Neah Bay, Cape Flattery, Makah Museum, Lake Ozette
Day 5 Neah Bay, Cape Flattery, Makah Museum, Lake Ozette
Head to the most Northwestern tip of the lower 48, visiting Cape Flattery on the Makah Reservation located 75 miles NW of PA on Hwy 112. Cape Flattery is located approx 7 miles from Neah Bay. The newly constructed wooden walk way takes you to some of the most gorgeous, rugged and wild scenery on the Pacific Coast.
Be sure to take time to explore the internationally known Makah Museum. The museum is open every day during the summer months and closed Mondays and Tuesdays from Sept. 16 through May 31. Hours are 10AM-5PM. The Makah Museum is the nation’s sole repository for archaeological discoveries at the Makah Coastal village of Ozette. The centuries old village was located 15 miles south of present day Neah Bay. Ozette served the Makah people as a year-around home well into the 20th century.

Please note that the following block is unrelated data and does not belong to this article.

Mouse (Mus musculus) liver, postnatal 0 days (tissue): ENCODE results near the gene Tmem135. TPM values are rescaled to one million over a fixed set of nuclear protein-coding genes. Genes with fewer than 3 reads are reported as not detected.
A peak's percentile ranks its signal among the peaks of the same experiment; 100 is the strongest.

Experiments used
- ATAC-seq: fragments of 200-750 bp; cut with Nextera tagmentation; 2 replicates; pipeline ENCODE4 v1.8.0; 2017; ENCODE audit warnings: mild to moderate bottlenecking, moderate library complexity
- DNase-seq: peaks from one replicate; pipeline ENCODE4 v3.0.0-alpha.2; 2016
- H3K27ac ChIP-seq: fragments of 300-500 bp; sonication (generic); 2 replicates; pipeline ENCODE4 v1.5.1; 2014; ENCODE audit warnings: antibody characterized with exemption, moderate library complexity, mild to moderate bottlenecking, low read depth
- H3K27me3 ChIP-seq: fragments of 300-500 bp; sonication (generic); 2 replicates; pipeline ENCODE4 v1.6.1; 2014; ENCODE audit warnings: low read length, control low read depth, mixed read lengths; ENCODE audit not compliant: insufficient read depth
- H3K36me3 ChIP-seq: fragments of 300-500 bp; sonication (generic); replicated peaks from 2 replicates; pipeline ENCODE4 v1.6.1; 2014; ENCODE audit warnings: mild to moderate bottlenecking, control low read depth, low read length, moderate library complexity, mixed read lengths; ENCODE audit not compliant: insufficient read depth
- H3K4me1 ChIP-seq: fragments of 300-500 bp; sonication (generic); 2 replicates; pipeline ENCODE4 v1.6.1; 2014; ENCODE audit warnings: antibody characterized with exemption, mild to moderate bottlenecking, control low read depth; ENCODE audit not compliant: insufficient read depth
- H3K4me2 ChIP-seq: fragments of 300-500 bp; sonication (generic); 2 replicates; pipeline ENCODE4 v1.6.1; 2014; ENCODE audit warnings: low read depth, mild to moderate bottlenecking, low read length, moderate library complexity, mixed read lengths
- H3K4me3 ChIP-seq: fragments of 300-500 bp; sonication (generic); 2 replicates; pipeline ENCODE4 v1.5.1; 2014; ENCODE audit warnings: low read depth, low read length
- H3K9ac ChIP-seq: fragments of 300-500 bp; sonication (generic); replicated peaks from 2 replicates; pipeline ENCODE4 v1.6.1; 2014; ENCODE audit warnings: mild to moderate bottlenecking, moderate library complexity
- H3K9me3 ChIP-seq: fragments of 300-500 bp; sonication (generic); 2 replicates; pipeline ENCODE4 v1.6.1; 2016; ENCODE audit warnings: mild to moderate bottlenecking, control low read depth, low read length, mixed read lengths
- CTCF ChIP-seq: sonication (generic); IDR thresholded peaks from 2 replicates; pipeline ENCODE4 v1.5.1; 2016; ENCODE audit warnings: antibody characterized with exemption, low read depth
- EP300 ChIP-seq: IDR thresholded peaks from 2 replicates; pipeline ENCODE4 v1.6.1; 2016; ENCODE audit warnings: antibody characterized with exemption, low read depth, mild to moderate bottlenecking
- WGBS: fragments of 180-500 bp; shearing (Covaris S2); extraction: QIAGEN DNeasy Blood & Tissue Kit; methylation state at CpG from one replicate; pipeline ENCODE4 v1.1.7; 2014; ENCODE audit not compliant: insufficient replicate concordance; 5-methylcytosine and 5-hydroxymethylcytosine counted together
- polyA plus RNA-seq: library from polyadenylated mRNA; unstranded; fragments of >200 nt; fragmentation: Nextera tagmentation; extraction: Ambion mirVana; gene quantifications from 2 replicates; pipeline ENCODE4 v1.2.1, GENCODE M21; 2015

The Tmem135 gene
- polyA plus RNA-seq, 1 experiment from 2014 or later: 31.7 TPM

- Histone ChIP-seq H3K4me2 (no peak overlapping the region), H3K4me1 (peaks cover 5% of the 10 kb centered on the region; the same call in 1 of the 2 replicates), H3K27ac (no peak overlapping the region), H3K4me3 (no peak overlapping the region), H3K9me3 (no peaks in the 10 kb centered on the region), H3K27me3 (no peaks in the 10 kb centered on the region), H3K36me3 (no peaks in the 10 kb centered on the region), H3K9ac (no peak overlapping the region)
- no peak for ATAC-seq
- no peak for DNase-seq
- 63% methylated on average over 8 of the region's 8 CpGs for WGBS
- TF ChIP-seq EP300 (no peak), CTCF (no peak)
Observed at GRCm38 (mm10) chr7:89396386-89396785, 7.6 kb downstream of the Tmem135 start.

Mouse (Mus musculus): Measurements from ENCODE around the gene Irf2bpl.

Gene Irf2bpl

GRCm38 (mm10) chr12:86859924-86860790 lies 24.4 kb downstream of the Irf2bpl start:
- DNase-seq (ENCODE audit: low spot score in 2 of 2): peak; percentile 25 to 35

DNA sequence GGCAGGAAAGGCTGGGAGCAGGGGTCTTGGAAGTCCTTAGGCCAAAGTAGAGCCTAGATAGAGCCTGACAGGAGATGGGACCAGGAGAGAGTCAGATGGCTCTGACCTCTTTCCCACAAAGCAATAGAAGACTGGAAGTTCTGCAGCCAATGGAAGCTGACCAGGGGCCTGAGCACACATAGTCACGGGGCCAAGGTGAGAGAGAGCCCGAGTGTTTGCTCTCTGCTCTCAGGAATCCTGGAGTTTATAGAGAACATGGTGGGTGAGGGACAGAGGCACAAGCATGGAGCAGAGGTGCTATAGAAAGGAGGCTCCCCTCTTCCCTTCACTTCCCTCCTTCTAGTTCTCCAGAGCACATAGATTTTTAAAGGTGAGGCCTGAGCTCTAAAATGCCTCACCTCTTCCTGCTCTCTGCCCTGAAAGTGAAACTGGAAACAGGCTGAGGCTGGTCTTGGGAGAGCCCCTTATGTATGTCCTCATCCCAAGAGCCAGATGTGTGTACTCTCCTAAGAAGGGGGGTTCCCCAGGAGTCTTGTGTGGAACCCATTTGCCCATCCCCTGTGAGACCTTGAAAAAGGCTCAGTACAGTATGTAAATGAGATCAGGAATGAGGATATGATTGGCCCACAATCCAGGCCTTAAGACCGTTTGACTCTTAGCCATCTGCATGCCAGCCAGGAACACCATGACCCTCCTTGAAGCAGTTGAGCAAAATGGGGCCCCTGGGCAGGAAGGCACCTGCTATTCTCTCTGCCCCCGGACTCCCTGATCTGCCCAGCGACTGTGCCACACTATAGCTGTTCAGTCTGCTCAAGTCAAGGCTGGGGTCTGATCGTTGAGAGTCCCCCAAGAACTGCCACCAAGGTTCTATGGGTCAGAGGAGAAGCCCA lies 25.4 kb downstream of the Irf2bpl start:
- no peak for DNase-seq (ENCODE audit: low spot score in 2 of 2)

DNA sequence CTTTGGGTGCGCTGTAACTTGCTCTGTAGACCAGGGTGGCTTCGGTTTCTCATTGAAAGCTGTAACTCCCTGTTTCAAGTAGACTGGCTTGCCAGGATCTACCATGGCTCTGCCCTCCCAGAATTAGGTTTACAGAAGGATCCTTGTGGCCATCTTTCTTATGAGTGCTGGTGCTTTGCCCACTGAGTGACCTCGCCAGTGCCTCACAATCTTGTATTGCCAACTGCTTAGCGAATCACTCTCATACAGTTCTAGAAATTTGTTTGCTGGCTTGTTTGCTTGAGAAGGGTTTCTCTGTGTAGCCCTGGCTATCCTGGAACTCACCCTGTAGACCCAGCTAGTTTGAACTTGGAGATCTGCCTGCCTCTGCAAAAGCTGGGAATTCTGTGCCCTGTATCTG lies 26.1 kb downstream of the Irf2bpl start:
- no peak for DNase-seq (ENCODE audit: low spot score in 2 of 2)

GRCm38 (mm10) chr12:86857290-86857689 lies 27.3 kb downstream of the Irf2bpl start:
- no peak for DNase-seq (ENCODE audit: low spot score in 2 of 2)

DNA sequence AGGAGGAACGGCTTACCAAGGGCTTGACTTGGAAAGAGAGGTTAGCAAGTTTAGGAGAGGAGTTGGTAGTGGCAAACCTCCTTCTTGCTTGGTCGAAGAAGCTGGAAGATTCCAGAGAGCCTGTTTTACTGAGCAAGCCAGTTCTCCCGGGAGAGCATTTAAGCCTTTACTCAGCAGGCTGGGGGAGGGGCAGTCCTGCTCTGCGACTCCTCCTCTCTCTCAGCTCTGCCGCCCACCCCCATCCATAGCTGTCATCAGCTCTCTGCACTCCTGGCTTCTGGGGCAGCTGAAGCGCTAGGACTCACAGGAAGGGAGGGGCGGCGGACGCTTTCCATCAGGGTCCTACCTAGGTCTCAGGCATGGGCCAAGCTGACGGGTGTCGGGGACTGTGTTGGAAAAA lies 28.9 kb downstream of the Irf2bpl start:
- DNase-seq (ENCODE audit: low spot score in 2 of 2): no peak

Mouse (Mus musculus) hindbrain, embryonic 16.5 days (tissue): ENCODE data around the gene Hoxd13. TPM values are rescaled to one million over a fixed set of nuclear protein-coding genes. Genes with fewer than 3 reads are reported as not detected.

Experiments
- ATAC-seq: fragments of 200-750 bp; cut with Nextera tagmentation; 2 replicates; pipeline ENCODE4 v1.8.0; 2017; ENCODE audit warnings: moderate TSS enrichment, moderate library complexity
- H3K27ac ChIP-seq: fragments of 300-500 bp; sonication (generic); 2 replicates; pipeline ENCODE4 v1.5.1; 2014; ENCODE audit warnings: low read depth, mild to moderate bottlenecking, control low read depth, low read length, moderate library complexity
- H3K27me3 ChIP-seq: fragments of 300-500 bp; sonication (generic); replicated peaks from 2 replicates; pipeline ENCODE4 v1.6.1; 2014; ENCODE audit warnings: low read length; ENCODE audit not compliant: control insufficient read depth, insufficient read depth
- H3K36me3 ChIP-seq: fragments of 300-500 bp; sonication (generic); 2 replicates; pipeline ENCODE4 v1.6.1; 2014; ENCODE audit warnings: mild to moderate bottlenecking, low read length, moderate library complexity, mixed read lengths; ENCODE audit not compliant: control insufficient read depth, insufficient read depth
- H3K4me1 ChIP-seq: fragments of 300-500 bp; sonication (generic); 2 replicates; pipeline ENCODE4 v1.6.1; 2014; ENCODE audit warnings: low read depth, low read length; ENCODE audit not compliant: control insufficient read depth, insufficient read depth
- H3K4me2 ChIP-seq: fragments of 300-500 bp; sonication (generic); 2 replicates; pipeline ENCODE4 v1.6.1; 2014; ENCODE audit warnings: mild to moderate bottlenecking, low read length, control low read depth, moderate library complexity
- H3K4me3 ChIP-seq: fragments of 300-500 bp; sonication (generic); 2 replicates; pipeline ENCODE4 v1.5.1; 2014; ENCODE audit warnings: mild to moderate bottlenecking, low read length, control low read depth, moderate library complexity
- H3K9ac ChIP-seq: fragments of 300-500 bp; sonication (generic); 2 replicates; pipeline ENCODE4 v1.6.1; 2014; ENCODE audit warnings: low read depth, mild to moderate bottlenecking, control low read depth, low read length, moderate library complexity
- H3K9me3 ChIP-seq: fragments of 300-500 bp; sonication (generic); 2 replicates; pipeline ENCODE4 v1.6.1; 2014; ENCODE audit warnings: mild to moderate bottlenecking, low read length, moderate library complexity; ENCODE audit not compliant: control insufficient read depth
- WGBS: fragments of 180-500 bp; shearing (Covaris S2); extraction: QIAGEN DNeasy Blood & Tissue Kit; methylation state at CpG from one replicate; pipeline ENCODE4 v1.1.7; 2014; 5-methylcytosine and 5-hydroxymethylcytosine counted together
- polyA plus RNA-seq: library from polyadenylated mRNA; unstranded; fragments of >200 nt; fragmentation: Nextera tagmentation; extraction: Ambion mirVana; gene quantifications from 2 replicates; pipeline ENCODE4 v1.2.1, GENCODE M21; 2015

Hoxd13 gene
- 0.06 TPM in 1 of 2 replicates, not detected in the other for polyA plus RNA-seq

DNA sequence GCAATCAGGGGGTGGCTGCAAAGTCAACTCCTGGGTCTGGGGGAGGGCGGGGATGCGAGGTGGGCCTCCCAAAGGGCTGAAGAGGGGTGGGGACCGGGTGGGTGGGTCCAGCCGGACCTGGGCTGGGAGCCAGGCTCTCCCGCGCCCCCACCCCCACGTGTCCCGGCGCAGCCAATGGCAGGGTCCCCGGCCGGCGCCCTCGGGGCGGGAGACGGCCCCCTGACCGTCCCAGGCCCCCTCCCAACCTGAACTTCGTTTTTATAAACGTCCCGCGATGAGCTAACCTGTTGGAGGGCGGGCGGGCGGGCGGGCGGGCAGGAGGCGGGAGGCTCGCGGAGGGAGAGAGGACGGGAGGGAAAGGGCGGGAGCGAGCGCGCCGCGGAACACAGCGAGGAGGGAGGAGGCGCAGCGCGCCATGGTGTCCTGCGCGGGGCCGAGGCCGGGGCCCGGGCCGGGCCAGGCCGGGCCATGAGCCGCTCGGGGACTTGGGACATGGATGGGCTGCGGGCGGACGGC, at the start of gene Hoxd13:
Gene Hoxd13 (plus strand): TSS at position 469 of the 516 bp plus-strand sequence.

In 1970 tidal erosion exposed a group of 500 year old Ozette homes that have been perfectly preserved in an ancient mud slide. The thousands of artifacts subsequently discovered have helped recreate Makahs’ rich and exciting history as whalers, fishermen, hunters, gatherers, crafts people, basket weavers, and warriors. Lake Ozette is located off of Hwy 112 on the Hoko-Ozette Road and follow the road 21 miles to the Ozette Ranger Station.
Three miles of planked trail lead the hiker to Sand Point, one of the most beautiful and primitive beaches on the coast. Continuing north along the beach you will find dozens of Indian petroglyphs at Wedding Rocks, ask for the interpretive handout at the ranger station. The northern point of this 9 mile triangular trail is Cape Alava, with a rocky shore and reefs to explore at low tide. Cape Alava is also the site of an ancient Makah village. The site is now closed and marked with a small sign. Be sure to check a tide table and carry the 10 essentials – and lots of film as seals, deer, eagles and perhaps osprey, otters and whales may be there, rain or shine! Hike north to Cape Alava along the beach to keep the ocean breeze at your back, and avoid vibram- soled shoes as the cedar plank walkway can be slick!